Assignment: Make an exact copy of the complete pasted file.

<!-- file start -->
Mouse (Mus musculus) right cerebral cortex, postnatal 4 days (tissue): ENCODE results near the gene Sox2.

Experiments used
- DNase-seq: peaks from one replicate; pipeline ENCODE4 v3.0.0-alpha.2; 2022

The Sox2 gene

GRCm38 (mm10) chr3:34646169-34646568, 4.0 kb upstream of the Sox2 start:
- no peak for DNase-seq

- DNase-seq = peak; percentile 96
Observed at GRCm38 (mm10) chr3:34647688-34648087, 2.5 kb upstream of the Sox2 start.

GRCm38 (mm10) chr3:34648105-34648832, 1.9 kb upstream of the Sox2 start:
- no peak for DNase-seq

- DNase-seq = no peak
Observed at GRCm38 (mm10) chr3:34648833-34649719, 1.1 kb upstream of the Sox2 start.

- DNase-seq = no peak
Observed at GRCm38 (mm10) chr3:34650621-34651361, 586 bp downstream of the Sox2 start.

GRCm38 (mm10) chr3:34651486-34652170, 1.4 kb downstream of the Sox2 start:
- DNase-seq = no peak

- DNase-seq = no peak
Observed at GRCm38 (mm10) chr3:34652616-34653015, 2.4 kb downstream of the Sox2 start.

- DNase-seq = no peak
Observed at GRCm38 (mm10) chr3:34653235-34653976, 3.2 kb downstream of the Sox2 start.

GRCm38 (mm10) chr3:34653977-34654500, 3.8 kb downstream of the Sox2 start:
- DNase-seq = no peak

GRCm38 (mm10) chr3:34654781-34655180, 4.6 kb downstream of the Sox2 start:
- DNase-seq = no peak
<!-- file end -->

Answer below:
Mouse (Mus musculus) right cerebral cortex, postnatal 4 days (tissue): ENCODE results near the gene Sox2.

Experiments used
- DNase-seq: peaks from one replicate; pipeline ENCODE4 v3.0.0-alpha.2; 2022

The Sox2 gene

GRCm38 (mm10) chr3:34646169-34646568, 4.0 kb upstream of the Sox2 start:
- no peak for DNase-seq

- DNase-seq = peak; percentile 96
Observed at GRCm38 (mm10) chr3:34647688-34648087, 2.5 kb upstream of the Sox2 start.

GRCm38 (mm10) chr3:34648105-34648832, 1.9 kb upstream of the Sox2 start:
- no peak for DNase-seq

- DNase-seq = no peak
Observed at GRCm38 (mm10) chr3:34648833-34649719, 1.1 kb upstream of the Sox2 start.

- DNase-seq = no peak
Observed at GRCm38 (mm10) chr3:34650621-34651361, 586 bp downstream of the Sox2 start.

GRCm38 (mm10) chr3:34651486-34652170, 1.4 kb downstream of the Sox2 start:
- DNase-seq = no peak

- DNase-seq = no peak
Observed at GRCm38 (mm10) chr3:34652616-34653015, 2.4 kb downstream of the Sox2 start.

- DNase-seq = no peak
Observed at GRCm38 (mm10) chr3:34653235-34653976, 3.2 kb downstream of the Sox2 start.

GRCm38 (mm10) chr3:34653977-34654500, 3.8 kb downstream of the Sox2 start:
- DNase-seq = no peak

GRCm38 (mm10) chr3:34654781-34655180, 4.6 kb downstream of the Sox2 start:
- DNase-seq = no peak